The Interview: Bookbag Talks To Dan Abnett

From TheBookbag
Jump to: navigation, search
The Interview: Bookbag talks to Dan Abnett

Bookinterviews.jpg

Summary: Dan Abnett's Primeval: Extinction Event is a perfect tie-in novel with lots of Cretaceous critters for fans, and a very good action fantasy for anyone else. We couldn't wait to interview him!
Date: 12 January 2011
Interviewer: John Lloyd
Reviewed by John Lloyd

Share on: Delicious Digg Facebook Reddit Stumbleupon Follow us on Twitter



Dan Abnett's Primeval: Extinction Event is a perfect tie-in novel with lots of Cretaceous critters for fans, and a very good action fantasy for anyone else. We couldn't wait to interview him!

  • Bookbag: Close your eyes and imagine your readers. Who do you see?

Dan Abnett: Yikes! What are you all doing in my room?

Actually, a see a lot of people with a very broad age range. Signings have shown me that almost anyone can be a reader of mine, and I find that very rewarding.

  • BB: How do you feel about writing for someone else’s franchise?

DA: I enjoy it. I’ve always worked in franchises - in comics it goes with the territory and is something to be desired (everyone, for example, wants to get a crack at a big pre-existing character like Superman or the Hulk). I enjoy dismantling a franchise so I can write for it confidently and accurately.

  • BB: What plot and other guidelines were set up with the commission, and what here is Dan Abnett? How much freedom do you have to introduce your own creative ideas?

DA: The idea is all mine, in as much as when I met the producers, they said they wanted something big, something they couldn’t afford to do on TV. They wanted me to make use of the novel's budget. They also wanted me to understand I was in continuity, that the book would be canonical. We talked about Siberia and tanks and... I ran with it.

  • BB: Did you have the Ladybird dinosaur books as a child, as mentioned in Extinction Event? (I did, and still do!) Do you still have many of your childhood books?

DA: Yes, and yes ;) I accumulated quite a collection of dinosaur books as a child. They sit on my shelf over there *points*

  • BB: What makes up your working day? You've recently blogged you aim to write 1,000 words every single day of the year - somehow we get the impression genre writers would do most of that at night...

DA: I used to be a terrible night worker. Small hours of the morning, another chapter written...

Fourteen months ago I started suffering seizures. I was taken to hospital, and after lots of worry and MRI scans (which finally ruled out something nasty and terminal after about two months) I was told it was just epilepsy. I had late-onset epilepsy. It’s now under control, and I’m healthier than ever, but it was goodbye stress, tiredness, caffeine, alcohol...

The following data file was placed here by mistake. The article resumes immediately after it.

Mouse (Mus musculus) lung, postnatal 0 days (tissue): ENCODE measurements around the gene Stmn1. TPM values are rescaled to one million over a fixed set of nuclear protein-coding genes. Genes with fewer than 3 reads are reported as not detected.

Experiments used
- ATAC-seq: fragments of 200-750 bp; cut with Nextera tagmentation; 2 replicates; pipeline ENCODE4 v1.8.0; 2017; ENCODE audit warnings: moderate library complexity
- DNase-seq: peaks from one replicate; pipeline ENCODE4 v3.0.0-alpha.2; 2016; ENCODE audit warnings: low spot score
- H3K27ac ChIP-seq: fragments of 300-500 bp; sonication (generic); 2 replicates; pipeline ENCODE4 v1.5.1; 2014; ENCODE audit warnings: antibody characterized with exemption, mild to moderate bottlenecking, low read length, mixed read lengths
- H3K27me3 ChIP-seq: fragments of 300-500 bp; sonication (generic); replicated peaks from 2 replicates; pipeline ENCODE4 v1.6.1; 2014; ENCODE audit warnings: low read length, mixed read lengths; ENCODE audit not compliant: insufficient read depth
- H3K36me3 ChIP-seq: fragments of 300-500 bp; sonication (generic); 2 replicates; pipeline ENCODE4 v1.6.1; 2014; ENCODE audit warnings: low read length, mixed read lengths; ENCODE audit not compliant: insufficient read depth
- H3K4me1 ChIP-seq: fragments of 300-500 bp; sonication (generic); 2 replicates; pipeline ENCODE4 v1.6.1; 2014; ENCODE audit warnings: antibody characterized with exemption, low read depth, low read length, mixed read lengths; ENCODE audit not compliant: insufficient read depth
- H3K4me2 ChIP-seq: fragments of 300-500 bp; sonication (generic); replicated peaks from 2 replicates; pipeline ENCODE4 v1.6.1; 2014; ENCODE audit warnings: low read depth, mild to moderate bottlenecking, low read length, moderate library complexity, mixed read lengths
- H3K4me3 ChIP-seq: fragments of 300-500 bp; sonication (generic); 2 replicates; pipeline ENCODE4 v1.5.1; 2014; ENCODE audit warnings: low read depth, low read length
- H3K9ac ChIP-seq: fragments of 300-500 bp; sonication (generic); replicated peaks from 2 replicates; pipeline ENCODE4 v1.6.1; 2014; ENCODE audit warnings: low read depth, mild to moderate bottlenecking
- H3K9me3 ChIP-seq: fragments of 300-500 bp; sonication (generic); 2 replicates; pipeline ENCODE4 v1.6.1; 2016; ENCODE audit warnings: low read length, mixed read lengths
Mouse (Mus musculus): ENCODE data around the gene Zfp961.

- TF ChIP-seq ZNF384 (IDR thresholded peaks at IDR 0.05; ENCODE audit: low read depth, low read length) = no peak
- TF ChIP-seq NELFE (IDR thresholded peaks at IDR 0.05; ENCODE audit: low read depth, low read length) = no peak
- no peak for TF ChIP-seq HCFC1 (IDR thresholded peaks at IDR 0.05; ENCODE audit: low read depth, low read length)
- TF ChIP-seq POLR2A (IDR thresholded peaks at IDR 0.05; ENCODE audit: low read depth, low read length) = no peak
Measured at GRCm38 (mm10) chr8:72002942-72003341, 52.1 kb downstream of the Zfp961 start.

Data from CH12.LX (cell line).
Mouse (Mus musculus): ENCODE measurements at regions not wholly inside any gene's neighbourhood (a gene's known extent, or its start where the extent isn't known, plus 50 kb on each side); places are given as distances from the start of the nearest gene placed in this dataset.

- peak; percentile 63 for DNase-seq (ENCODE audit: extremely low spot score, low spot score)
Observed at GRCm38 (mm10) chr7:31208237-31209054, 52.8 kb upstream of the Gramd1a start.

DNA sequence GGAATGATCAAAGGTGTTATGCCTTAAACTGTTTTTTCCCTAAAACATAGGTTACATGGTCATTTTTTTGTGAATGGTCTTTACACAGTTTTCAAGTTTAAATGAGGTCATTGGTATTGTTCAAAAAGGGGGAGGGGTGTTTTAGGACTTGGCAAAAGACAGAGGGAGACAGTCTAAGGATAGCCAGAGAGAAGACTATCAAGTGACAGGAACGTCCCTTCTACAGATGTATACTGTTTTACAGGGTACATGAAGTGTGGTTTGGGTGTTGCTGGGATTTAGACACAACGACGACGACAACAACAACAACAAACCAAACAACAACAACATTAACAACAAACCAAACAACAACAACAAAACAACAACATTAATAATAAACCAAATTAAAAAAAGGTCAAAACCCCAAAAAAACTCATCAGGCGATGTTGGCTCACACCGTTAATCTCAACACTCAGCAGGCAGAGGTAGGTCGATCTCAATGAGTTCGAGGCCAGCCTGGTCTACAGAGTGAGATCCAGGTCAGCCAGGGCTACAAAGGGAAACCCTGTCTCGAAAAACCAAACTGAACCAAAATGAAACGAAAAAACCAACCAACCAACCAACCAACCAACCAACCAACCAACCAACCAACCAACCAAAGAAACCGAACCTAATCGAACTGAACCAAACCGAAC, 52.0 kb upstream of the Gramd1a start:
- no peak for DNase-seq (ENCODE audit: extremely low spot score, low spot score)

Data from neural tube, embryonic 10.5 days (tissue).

So I now go to bed early, relax, sleep well, get up at about six in the morning bursting with energy, and aim to write 2-3K words per morning, then switch to comics at lunchtime for 5-7 pages of script. The 1000 word resolution was an experiment for this year. 1000 words EVERY day (ie not just the days I work).

  • BB: What are the differences between your working on a 300pp novel and an eight page comic strip?

DA: The time involved, basically. A script gets written faster, and therefore there is a faster closure and satisfaction. A novel hangs about for three or four months, and you have to live with it (even if you’re having fun, this can be tiring). Plus, a script requires you to write script format and directions, so part of what you’re writing is invisible in the end product. The text of a novel is the most direct contact I have with a reader.

  • BB: Is sci-fi harder to write when technology is constantly changing, and constantly being bought by your readers?

DA: I suppose. You refine and alter, and try to keep up with developments and possibilities. You also Make Stuff Up. ;)

  • BB: What was the reason, or impetus, for you becoming a writer in the first place?

DA: I think it was inevitable. I was always going to tell stories, even if I never got paid for it. I’d be writing anyway, whether it was job or not. It’s part of my hardwiring.

  • BB: You're rapidly approaching 25 years as being a professional author. Looking back, is there anything you would have done differently?

DA: Not really, actually. The mistakes and the things that haven’t worked out have simply taught me things. Wow, that was very zen, wasn’t it? Seriously, I can think about the worst career move I ever made (I’m not saying what it was) and I can still see ultimate value in it. If you don’t learn how to get up after you’ve been knocked down, you’re not going to last the course.

And now I sound like John Wayne.

  • BB: In an alternative world, some Primeval character steps on a butterfly and changes the course of history so you could never be an author. What would Dan Abnett be doing instead?

DA: I had always had a mind to teach. Teach or act. I come from a worthy line of teachers, and I always enjoyed performance at school and college.

  • BB: What's next for Dan Abnett?

DA: More comics. My new Warhammer novel, Prospero Burns, just hit the New York Times Bestseller’s list. My next original novel, a combat SF thriller called Embedded, is published by Angry Robot in March.

  • BB: Congratulations and good luck with Embedded! Thanks so much for the interview, Dan.

Bookfeatures.jpg Check out Bookbag's exciting features section, with interviews, top tens and editorials.

Comments

Like to comment on this feature?

Just send us an email and we'll put the best up on the site.